OU researchers have just received funding to identify the species, size and condition of trees in the UK through remote sensing techniques, with a view to ultimately applying these techniques from space.
The project in collaboration with 2Excel geo, remote sensing technology provider, will be funded by a grant from the £4.8 million SPRINT (SPace Research and Innovation Network for Technology) programme that provides unprecedented access to university space expertise and facilities. SPRINT helps businesses through the commercial exploitation of space data and technologies.
OU academics, led by Dr Kadmiel Maseyk, Senior Lecturer in Environmental Sciences, will work with 2Excel geo to develop ground-validation datasets for the mapping, monitoring and species identification of trees in urban and non-urban environments from airborne platforms. This data will help local authorities to enhance the management of green infrastructure in urban environments and enable woodland and land managers to improve woodland and forest health and productivity.
The study will use different scales of hyperspectral Earth Observation data such as that from a commercial airborne imaging spectrometer and from a cutting-edge drone-mounted non-imaging system. It will also incorporate the UK’s largest urban tree map, from the Treezilla citizen science platform, which was developed by the OU, providing unprecedented ground-validation of tree species and location.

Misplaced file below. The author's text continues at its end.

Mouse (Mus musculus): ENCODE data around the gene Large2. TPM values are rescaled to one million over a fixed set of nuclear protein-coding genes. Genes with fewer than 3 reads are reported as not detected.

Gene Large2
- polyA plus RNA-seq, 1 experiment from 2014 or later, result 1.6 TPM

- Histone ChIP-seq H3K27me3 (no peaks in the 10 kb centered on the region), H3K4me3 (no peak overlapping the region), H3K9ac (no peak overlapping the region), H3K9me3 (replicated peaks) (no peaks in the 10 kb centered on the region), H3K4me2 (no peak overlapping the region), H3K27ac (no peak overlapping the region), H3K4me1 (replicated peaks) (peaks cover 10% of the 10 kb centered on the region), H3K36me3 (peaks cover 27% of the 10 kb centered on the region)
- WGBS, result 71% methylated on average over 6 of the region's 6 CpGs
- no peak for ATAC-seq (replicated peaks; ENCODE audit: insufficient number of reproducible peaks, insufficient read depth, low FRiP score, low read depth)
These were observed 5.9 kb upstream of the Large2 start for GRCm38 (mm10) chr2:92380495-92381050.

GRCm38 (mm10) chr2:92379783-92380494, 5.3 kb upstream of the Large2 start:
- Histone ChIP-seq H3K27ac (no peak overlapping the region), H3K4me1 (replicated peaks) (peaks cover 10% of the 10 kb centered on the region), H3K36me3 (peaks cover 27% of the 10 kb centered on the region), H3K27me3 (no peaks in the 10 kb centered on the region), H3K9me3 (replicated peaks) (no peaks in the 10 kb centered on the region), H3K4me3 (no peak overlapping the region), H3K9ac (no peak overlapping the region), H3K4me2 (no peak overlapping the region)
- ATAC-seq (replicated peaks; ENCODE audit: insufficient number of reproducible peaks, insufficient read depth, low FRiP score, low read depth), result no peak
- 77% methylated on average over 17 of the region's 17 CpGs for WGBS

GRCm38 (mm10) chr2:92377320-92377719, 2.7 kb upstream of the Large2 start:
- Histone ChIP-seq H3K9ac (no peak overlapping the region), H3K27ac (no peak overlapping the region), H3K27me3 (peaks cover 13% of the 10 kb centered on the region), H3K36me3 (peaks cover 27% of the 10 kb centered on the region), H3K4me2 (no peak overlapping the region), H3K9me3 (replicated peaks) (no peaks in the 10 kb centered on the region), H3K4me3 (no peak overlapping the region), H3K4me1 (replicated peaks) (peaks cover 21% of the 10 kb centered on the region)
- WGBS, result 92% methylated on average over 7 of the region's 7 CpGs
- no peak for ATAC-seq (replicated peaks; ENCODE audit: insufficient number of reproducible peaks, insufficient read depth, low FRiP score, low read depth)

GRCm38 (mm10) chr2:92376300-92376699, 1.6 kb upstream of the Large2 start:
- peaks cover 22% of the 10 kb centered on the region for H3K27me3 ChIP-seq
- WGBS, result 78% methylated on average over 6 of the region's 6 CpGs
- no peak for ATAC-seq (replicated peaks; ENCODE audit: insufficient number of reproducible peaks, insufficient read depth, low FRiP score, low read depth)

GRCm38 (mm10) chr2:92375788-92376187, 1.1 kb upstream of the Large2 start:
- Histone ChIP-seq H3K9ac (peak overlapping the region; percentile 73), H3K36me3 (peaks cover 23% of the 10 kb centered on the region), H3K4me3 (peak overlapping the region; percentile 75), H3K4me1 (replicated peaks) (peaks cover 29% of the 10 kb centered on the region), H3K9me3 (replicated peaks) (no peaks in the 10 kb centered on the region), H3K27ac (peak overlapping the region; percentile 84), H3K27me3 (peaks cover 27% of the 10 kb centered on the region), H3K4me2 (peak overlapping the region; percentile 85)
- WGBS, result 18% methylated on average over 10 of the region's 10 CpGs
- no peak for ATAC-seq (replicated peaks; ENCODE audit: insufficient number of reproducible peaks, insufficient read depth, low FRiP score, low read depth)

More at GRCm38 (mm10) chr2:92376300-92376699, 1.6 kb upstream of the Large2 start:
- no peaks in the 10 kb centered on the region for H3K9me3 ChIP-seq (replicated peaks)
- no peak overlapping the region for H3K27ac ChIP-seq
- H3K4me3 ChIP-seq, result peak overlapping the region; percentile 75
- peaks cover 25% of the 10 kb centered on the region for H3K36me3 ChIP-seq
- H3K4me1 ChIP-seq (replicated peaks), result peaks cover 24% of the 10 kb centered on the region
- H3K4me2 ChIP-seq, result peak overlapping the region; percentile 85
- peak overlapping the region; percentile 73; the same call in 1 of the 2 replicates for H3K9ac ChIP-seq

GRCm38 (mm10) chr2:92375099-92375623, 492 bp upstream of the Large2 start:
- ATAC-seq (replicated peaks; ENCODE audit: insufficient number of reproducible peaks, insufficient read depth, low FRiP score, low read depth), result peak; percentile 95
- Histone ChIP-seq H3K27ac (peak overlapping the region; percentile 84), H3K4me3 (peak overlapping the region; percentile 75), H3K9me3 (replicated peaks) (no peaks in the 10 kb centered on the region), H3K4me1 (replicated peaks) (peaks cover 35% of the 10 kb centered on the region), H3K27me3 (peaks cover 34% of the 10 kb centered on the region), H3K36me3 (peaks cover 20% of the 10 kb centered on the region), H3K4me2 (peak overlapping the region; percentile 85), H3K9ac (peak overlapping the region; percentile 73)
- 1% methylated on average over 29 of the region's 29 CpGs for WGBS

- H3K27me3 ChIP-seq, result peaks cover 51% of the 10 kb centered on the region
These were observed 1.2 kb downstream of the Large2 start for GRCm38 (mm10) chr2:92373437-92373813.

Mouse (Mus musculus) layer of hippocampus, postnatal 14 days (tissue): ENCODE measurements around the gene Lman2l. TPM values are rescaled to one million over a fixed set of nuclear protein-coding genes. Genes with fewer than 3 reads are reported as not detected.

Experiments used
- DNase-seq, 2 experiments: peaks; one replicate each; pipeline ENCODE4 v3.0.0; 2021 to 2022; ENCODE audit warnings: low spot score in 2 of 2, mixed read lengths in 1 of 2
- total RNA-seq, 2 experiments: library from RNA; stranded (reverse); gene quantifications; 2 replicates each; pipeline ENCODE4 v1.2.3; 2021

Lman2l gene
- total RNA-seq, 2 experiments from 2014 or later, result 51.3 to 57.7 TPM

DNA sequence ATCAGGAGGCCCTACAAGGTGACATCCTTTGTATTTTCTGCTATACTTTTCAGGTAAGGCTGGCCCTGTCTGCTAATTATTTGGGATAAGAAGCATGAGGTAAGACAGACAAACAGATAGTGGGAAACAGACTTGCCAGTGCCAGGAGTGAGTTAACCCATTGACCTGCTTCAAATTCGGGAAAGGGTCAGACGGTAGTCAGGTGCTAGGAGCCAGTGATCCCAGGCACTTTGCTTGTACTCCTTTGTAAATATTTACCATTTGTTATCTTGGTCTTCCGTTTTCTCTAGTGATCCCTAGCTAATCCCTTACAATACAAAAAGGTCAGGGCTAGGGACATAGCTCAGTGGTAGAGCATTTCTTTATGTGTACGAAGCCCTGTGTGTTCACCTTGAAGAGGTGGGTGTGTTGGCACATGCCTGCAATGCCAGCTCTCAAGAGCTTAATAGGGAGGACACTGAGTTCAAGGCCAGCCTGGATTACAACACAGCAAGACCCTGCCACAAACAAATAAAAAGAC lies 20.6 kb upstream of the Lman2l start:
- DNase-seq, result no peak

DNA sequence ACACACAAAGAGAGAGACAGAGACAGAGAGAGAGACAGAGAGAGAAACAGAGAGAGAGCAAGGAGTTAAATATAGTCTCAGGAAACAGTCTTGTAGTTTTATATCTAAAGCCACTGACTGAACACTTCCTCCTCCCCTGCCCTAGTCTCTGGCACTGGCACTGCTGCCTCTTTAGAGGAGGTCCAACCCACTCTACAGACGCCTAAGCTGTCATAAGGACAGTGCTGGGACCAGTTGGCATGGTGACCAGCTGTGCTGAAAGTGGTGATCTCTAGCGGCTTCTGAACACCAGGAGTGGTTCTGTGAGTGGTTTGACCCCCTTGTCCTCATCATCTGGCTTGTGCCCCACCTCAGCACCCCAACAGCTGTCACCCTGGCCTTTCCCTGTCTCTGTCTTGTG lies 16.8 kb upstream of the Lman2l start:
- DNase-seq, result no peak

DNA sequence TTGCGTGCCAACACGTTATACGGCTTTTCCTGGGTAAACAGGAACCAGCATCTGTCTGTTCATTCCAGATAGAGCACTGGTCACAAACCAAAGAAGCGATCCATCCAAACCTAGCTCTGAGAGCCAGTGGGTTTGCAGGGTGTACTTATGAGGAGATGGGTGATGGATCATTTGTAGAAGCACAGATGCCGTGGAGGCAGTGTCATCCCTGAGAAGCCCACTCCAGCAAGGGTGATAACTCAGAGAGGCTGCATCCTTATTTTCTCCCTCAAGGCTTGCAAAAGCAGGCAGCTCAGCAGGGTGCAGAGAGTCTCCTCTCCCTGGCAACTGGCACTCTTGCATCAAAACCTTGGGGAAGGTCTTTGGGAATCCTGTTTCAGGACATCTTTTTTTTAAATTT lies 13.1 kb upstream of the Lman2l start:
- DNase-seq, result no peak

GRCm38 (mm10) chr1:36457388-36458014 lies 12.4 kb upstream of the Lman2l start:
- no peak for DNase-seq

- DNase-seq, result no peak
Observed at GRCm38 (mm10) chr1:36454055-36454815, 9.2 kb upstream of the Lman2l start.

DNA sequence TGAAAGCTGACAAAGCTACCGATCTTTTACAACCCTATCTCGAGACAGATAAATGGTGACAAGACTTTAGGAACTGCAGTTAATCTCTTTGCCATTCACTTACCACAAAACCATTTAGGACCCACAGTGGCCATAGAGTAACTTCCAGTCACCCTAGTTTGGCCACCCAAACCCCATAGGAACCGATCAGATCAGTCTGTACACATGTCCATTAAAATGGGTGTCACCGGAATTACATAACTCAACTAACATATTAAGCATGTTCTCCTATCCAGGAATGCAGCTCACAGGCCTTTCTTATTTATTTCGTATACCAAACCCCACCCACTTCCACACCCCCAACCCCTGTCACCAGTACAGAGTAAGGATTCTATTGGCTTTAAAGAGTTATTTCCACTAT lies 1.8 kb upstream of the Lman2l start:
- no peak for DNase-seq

Dr Maseyk said: “The OU has a strong research capability in space technology and in particular, developments in Earth Observation. The complementary areas of ground- and space-level data coming together means that our analysis of this data can provide expert validation for key applications.
“This project with 2Excel geo is of great interest as with a strong eco-physiology background – including involvement in the Treezilla project to map and record Britain’s trees using citizen science – the consideration of the shift to urbanisation and the impact on maintaining a healthy, green infrastructure in urban environments is a vital area of research.”